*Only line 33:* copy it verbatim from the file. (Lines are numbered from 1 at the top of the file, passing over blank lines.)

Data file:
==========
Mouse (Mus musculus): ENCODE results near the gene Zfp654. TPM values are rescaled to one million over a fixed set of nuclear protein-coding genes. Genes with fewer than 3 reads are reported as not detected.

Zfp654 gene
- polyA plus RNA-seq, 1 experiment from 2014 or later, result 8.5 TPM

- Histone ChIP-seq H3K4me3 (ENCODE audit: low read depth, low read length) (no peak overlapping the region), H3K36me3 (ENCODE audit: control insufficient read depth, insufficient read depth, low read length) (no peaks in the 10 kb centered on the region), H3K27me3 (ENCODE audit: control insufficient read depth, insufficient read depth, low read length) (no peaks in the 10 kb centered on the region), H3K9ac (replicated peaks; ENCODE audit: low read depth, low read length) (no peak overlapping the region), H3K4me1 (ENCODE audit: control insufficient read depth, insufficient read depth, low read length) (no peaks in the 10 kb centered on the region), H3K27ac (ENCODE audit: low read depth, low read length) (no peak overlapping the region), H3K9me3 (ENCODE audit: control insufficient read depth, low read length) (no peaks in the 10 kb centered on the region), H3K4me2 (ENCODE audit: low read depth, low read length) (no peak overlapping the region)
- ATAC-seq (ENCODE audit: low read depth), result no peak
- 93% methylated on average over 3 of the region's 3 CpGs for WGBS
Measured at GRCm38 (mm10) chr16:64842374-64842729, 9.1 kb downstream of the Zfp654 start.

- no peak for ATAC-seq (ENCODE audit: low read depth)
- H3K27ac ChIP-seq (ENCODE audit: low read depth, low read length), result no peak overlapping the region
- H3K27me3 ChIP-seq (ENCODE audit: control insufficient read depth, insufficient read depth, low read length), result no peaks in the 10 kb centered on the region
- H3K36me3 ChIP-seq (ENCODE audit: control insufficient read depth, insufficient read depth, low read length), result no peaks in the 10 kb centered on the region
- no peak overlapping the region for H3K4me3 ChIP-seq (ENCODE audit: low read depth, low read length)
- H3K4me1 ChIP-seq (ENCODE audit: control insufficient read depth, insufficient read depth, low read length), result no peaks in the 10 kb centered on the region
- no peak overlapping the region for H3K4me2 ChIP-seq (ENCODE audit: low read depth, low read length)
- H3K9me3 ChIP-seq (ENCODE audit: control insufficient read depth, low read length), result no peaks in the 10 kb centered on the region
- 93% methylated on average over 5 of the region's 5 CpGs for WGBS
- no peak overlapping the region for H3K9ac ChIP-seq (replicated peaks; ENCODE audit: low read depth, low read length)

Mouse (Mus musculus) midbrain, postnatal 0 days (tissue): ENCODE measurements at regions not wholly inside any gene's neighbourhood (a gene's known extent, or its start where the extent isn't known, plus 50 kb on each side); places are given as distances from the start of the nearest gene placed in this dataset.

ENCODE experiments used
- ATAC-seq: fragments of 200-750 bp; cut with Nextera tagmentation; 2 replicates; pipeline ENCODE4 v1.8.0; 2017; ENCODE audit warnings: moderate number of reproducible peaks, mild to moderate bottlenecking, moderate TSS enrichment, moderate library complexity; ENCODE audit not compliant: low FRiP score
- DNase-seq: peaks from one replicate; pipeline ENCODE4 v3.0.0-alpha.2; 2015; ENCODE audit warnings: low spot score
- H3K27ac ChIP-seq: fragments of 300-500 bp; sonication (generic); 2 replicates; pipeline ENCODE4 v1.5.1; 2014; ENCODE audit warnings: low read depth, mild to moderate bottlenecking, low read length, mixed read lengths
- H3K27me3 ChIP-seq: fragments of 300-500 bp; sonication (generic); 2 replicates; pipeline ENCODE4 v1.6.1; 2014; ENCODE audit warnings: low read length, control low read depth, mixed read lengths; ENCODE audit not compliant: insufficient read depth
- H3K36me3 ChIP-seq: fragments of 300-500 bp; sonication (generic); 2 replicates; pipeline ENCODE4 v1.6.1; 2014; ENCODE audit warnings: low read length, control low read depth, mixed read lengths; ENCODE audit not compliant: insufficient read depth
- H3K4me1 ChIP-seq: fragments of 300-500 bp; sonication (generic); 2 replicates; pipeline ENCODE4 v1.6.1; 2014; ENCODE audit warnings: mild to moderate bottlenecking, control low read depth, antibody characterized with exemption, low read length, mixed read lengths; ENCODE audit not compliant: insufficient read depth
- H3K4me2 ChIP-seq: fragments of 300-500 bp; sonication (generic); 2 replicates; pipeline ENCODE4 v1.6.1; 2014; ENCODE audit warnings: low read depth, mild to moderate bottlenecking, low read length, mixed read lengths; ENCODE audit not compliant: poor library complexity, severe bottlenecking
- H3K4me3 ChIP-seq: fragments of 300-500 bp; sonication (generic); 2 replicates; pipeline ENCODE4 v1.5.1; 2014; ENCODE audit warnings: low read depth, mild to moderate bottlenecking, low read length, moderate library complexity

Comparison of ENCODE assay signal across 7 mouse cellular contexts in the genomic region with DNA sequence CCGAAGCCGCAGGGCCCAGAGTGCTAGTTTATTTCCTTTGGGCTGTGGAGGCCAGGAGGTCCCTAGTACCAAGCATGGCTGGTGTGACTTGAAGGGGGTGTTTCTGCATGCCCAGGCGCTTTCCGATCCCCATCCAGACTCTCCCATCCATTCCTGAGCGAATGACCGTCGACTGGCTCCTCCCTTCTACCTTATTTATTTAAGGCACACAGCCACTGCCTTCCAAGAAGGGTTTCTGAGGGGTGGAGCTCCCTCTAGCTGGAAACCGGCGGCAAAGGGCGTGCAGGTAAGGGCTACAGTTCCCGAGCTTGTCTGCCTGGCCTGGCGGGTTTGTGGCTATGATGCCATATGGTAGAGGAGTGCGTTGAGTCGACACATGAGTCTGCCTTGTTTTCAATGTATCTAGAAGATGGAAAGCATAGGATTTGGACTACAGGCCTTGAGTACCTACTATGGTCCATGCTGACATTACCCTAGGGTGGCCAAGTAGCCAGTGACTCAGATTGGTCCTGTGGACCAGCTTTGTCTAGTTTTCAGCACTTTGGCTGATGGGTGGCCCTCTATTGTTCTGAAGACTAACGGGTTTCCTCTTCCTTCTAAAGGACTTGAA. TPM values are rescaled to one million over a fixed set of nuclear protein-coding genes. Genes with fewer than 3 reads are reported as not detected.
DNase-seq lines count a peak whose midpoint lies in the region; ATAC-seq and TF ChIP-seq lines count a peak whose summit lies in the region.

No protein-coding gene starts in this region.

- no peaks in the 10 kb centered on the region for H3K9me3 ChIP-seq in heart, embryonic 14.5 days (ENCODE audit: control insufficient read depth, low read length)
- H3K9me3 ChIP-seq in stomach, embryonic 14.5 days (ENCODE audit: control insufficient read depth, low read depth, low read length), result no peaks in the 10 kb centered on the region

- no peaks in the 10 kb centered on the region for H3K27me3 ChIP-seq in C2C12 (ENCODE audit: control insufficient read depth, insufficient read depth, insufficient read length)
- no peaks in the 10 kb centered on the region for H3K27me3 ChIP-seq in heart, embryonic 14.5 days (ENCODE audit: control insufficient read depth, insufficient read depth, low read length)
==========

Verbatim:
- no peaks in the 10 kb centered on the region for H3K27me3 ChIP-seq in C2C12 (ENCODE audit: control insufficient read depth, insufficient read depth, insufficient read length)